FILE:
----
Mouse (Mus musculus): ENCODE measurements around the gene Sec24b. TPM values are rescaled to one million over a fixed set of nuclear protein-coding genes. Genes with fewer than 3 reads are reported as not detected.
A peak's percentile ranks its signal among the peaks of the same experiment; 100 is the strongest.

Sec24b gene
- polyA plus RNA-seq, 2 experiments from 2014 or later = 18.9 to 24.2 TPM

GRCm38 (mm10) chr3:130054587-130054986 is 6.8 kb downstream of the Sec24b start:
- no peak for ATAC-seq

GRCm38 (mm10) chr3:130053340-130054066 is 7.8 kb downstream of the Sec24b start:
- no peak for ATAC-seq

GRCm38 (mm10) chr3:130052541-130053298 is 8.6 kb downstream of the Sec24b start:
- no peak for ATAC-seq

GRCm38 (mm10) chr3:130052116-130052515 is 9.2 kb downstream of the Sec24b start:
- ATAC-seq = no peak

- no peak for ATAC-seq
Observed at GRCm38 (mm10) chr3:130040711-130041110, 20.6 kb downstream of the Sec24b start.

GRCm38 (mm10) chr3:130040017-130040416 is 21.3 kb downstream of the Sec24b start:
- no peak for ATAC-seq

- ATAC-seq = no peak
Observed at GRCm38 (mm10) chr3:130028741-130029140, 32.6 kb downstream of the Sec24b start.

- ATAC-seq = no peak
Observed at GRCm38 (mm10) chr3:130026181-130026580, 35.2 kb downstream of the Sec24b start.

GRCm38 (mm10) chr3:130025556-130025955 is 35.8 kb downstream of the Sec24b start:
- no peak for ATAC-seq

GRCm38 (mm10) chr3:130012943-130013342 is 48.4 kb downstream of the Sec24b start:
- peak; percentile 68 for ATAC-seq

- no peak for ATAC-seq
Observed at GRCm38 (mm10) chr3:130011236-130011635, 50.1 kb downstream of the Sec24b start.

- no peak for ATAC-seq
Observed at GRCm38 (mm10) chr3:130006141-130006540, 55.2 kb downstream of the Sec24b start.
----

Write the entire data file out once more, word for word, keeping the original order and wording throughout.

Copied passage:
Mouse (Mus musculus): ENCODE measurements around the gene Sec24b. TPM values are rescaled to one million over a fixed set of nuclear protein-coding genes. Genes with fewer than 3 reads are reported as not detected.
A peak's percentile ranks its signal among the peaks of the same experiment; 100 is the strongest.

Sec24b gene
- polyA plus RNA-seq, 2 experiments from 2014 or later = 18.9 to 24.2 TPM

GRCm38 (mm10) chr3:130054587-130054986 is 6.8 kb downstream of the Sec24b start:
- no peak for ATAC-seq

GRCm38 (mm10) chr3:130053340-130054066 is 7.8 kb downstream of the Sec24b start:
- no peak for ATAC-seq

GRCm38 (mm10) chr3:130052541-130053298 is 8.6 kb downstream of the Sec24b start:
- no peak for ATAC-seq

GRCm38 (mm10) chr3:130052116-130052515 is 9.2 kb downstream of the Sec24b start:
- ATAC-seq = no peak

- no peak for ATAC-seq
Observed at GRCm38 (mm10) chr3:130040711-130041110, 20.6 kb downstream of the Sec24b start.

GRCm38 (mm10) chr3:130040017-130040416 is 21.3 kb downstream of the Sec24b start:
- no peak for ATAC-seq

- ATAC-seq = no peak
Observed at GRCm38 (mm10) chr3:130028741-130029140, 32.6 kb downstream of the Sec24b start.

- ATAC-seq = no peak
Observed at GRCm38 (mm10) chr3:130026181-130026580, 35.2 kb downstream of the Sec24b start.

GRCm38 (mm10) chr3:130025556-130025955 is 35.8 kb downstream of the Sec24b start:
- no peak for ATAC-seq

GRCm38 (mm10) chr3:130012943-130013342 is 48.4 kb downstream of the Sec24b start:
- peak; percentile 68 for ATAC-seq

- no peak for ATAC-seq
Observed at GRCm38 (mm10) chr3:130011236-130011635, 50.1 kb downstream of the Sec24b start.

- no peak for ATAC-seq
Observed at GRCm38 (mm10) chr3:130006141-130006540, 55.2 kb downstream of the Sec24b start.